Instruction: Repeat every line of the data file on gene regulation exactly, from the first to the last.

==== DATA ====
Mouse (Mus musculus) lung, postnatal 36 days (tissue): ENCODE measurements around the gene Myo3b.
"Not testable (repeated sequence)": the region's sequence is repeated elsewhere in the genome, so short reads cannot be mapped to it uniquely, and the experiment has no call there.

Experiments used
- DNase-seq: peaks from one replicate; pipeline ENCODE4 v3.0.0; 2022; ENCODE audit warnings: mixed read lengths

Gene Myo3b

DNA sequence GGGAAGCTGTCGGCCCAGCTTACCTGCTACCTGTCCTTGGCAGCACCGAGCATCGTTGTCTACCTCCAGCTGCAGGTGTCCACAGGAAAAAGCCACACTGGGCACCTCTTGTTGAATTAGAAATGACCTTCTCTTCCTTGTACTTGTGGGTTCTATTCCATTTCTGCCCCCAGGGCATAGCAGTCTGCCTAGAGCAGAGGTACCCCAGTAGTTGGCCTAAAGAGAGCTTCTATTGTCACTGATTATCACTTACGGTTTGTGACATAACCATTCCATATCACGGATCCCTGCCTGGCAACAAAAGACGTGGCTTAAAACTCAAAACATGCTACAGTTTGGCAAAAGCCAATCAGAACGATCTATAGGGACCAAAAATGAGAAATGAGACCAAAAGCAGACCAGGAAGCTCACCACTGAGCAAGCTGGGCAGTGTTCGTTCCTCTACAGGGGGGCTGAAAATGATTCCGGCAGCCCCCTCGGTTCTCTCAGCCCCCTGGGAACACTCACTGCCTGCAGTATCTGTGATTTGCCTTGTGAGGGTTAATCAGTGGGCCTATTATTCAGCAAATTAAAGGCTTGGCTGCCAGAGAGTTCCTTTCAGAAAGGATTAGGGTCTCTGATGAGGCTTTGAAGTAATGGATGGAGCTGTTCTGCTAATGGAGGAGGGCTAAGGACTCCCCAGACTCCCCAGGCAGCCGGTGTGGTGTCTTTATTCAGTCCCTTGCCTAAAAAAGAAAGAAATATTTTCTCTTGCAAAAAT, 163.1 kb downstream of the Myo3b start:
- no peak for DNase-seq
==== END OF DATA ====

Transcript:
Mouse (Mus musculus) lung, postnatal 36 days (tissue): ENCODE measurements around the gene Myo3b.
"Not testable (repeated sequence)": the region's sequence is repeated elsewhere in the genome, so short reads cannot be mapped to it uniquely, and the experiment has no call there.

Experiments used
- DNase-seq: peaks from one replicate; pipeline ENCODE4 v3.0.0; 2022; ENCODE audit warnings: mixed read lengths

Gene Myo3b

DNA sequence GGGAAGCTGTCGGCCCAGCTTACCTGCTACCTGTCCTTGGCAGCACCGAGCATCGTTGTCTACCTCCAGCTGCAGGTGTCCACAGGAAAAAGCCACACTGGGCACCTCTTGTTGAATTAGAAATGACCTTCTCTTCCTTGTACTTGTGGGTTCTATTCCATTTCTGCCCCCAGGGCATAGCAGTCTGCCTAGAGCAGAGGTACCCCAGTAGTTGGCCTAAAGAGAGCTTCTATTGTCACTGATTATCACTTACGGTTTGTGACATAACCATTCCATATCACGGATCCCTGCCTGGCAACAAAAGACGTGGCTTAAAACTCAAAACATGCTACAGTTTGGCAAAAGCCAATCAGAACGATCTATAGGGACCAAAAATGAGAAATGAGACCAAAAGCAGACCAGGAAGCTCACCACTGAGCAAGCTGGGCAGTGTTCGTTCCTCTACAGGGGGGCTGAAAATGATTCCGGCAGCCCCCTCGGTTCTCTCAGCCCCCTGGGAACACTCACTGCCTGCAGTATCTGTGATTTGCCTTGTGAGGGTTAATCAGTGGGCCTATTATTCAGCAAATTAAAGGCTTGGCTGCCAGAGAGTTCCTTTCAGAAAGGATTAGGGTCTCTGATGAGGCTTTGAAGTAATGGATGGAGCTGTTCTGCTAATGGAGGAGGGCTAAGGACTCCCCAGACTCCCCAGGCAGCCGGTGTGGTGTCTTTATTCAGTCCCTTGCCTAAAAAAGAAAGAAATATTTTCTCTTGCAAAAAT, 163.1 kb downstream of the Myo3b start:
- no peak for DNase-seq